Caruana said afterwards that the loss with White today was especially painful since this was one of the best start positions, and Wesley So demonstrated some very amusing preparation in his interview with the Chess.com broadcast team at the end of the day. Of course, we are still just talking about mapping a variation or two—and being out of prep anyway after two or three moves—so opening theory is still just at the stage where it can be called charming rather than comprehensive.

So's choice of opening move was one the commentators were wondering most about, but Nepomniachtchi avoided the main line and went his own way...on move two. He told So after the game that he had gotten his planned move order wrong. Opening considerations aside, the Russian set the position and himself on fire very early, and spent most of the game sacrificing bits of material for no real compensation.

So was again careful, clinical and ruthless when ahead, and must be a huge favorite to reach the final, though Nepomniachtchi's ability to combine speed and danger should guarantee further excitement.

No matter how big an advantage White has in some Fischer Random positions, those more swayed by physical evidence must remain unconvinced. Black is scoring very well in general, and the players with White in the second game didn't have much to show for slightly longer preparation time. Carlsen got a bit less than nothing as Caruana applied classical teachings in pure form, grabbing a firm share of the center and castling quickly. The resulting struggle was what we expect from the top two-rated chess players in the world: a tense, tough and vacillating duel that ended in a draw—though Black had more fun.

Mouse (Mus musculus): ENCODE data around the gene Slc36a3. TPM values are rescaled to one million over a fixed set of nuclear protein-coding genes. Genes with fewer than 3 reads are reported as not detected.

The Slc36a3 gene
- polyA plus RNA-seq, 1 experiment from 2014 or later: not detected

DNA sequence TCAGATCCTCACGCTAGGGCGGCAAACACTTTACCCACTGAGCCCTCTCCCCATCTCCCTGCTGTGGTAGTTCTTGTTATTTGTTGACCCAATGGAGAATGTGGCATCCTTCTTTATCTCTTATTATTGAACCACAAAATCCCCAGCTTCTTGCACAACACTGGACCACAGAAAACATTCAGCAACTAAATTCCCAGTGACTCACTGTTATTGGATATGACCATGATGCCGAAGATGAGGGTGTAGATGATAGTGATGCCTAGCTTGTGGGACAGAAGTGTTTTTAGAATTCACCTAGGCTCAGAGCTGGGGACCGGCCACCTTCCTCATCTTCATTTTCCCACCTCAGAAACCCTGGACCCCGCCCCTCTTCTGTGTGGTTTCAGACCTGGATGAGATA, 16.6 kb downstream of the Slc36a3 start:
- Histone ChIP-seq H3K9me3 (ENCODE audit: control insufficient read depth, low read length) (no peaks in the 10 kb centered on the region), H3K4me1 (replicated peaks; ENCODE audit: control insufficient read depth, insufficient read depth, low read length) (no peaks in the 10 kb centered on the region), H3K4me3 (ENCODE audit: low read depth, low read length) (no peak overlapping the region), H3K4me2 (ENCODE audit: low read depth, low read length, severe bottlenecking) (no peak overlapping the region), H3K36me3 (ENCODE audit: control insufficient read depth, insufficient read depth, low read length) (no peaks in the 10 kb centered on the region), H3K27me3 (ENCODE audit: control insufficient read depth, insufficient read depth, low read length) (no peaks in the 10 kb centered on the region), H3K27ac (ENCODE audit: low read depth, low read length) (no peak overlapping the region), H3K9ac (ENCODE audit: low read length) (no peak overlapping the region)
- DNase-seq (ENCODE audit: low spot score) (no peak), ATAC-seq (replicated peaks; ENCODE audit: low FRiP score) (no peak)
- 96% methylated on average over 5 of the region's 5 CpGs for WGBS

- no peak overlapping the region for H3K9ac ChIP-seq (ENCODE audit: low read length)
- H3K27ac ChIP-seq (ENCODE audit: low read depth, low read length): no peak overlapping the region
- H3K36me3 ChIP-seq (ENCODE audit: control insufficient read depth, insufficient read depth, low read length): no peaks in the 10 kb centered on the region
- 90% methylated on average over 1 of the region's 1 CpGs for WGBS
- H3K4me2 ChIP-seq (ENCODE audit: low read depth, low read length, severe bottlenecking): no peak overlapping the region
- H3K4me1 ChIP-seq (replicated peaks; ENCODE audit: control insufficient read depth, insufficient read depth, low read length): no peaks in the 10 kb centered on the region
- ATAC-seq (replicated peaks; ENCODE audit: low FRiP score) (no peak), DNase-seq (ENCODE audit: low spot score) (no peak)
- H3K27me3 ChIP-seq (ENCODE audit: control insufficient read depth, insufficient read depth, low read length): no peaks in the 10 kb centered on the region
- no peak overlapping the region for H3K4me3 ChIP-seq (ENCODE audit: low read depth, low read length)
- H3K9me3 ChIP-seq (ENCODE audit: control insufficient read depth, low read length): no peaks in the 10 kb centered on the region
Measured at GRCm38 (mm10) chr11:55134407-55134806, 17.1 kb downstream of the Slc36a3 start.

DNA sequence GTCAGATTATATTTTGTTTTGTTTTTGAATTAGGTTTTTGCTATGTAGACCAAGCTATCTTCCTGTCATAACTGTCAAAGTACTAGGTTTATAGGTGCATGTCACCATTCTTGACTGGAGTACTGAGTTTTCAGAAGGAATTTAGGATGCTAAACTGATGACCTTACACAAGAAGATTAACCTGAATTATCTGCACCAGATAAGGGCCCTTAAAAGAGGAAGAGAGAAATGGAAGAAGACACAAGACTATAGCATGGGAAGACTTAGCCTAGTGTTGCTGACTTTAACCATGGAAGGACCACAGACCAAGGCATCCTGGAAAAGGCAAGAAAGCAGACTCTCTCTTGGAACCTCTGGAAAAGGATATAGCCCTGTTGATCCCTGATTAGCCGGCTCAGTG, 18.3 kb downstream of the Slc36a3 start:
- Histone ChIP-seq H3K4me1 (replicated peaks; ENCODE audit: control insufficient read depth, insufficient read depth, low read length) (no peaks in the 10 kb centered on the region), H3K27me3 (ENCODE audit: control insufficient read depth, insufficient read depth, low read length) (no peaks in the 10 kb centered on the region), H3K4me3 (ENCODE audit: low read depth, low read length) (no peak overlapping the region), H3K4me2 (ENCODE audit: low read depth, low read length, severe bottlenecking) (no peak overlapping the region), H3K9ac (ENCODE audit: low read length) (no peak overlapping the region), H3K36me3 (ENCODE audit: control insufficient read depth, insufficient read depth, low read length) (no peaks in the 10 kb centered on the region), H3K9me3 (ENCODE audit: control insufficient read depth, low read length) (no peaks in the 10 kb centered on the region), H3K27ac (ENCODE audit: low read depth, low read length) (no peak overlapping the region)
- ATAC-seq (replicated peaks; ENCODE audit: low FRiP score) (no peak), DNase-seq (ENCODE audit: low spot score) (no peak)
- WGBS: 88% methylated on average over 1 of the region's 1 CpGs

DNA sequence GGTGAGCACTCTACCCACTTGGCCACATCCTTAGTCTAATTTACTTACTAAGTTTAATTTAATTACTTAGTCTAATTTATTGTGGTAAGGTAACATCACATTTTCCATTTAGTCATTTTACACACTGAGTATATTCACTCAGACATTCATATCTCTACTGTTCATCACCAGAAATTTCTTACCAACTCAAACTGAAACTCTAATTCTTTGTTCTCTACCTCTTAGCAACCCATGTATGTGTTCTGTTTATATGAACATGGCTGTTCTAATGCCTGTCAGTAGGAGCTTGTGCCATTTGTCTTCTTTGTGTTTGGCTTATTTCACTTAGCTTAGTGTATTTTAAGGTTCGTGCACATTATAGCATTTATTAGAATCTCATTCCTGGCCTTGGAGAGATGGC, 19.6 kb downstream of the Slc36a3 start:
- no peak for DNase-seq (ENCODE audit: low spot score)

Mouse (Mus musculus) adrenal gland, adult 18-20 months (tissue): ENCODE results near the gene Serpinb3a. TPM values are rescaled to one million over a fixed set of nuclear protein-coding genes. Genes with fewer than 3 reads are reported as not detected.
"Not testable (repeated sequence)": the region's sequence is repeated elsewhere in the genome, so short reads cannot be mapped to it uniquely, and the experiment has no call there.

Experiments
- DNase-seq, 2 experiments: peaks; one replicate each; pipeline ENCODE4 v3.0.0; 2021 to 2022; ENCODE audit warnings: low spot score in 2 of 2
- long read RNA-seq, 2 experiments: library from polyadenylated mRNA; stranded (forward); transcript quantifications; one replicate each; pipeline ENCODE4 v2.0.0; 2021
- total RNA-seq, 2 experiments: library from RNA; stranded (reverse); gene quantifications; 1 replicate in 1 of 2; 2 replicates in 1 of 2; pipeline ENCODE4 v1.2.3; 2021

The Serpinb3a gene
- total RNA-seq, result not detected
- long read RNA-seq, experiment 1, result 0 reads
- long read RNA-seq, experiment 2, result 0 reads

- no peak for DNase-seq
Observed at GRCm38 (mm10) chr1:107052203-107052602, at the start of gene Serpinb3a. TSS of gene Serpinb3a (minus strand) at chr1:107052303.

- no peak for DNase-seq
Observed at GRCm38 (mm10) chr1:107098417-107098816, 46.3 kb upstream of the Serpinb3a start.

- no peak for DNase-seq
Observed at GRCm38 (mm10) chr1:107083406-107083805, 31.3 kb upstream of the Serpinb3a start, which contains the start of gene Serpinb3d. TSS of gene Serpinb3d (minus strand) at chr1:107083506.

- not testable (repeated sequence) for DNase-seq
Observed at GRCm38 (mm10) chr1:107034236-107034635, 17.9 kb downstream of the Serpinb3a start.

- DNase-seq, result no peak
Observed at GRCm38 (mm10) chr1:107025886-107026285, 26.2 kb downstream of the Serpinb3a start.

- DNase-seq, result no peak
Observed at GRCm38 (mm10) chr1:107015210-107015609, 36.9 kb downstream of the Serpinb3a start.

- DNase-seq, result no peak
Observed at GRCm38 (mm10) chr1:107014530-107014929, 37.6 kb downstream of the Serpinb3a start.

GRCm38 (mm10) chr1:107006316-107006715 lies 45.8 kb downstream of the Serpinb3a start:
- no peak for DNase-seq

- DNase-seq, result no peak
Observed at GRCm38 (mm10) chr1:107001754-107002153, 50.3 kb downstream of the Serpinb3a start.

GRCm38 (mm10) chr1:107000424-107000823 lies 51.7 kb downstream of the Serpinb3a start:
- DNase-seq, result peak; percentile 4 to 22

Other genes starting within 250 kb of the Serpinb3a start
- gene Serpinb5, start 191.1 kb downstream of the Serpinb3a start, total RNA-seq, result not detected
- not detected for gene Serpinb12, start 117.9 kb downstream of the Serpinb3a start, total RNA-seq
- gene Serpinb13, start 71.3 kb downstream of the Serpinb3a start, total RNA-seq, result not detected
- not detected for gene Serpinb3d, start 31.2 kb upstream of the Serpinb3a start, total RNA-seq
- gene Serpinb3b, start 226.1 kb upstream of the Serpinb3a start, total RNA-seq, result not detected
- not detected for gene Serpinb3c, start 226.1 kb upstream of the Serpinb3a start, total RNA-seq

Carlsen was quietly furious with himself afterwards, visibly struggling with his temper during the post-game interview with Norwegian TV.

"Now I'm just really irritated by a really bad game," Carlsen muttered, adding that explaining further would only depress him by having to list up all the mistakes he had made. 

Carlsen's lead was not enough to balance his disappointment with his play. | Photo: Lennart Ootes/Chess.com.

Wesley So told NRK that he actually likes this kind of chess more: "I can play my own chess, play more creatively."

Caruana spoke with the Norwegian broadcasters about FR at more length, and said that he felt a key factor was avoiding very big mistakes: "Not just the openings are different, but the patterns, and chess players are very reliant on pattern recognition."

Caruana explained that he was on the verge of making serious blunders several times during the quarterfinals because of unusual details in the positions. And one more thing, relevant to tomorrow's showdown: "I'm actually looking forward to the faster time controls," he said.

Norway has gone chess crazy—now Fischer Random is appealing to all generations. | Photo: Maria Emelianova/Chess.com.

The FIDE World Fischer Random Chess Championship continues on Oct. 29 at 17:30 CET, 9:30 a.m. Pacific, and can be watched live at www.Chess.com/TV and www.Twitch.tv/Chess. The day two broadcast can be seen here.